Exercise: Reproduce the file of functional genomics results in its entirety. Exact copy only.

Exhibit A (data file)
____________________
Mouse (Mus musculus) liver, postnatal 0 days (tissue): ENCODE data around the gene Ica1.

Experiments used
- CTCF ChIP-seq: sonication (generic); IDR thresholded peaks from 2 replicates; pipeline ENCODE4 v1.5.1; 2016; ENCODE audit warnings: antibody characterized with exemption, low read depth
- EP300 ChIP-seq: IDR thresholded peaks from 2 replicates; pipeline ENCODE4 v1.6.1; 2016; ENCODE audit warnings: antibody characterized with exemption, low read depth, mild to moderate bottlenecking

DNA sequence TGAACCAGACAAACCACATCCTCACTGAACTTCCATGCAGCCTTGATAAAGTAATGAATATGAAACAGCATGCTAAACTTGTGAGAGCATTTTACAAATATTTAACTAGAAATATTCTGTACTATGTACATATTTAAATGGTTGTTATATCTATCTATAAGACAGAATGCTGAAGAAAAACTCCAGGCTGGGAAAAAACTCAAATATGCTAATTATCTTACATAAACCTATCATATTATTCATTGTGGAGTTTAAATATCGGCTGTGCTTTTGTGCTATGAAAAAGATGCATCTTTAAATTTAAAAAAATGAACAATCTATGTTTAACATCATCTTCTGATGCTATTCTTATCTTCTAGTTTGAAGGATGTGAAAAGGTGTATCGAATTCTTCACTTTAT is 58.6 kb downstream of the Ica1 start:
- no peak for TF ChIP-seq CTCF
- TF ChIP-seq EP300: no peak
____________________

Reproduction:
Mouse (Mus musculus) liver, postnatal 0 days (tissue): ENCODE data around the gene Ica1.

Experiments used
- CTCF ChIP-seq: sonication (generic); IDR thresholded peaks from 2 replicates; pipeline ENCODE4 v1.5.1; 2016; ENCODE audit warnings: antibody characterized with exemption, low read depth
- EP300 ChIP-seq: IDR thresholded peaks from 2 replicates; pipeline ENCODE4 v1.6.1; 2016; ENCODE audit warnings: antibody characterized with exemption, low read depth, mild to moderate bottlenecking

DNA sequence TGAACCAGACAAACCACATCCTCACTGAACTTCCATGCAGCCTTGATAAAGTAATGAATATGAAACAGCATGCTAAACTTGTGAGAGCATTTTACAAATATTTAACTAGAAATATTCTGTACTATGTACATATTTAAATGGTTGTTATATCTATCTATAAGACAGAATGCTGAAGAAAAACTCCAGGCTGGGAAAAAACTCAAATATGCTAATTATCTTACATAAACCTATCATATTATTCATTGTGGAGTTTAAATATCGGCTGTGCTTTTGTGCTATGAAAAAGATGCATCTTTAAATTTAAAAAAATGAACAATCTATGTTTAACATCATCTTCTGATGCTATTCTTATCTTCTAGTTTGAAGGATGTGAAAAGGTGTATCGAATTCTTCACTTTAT is 58.6 kb downstream of the Ica1 start:
- no peak for TF ChIP-seq CTCF
- TF ChIP-seq EP300: no peak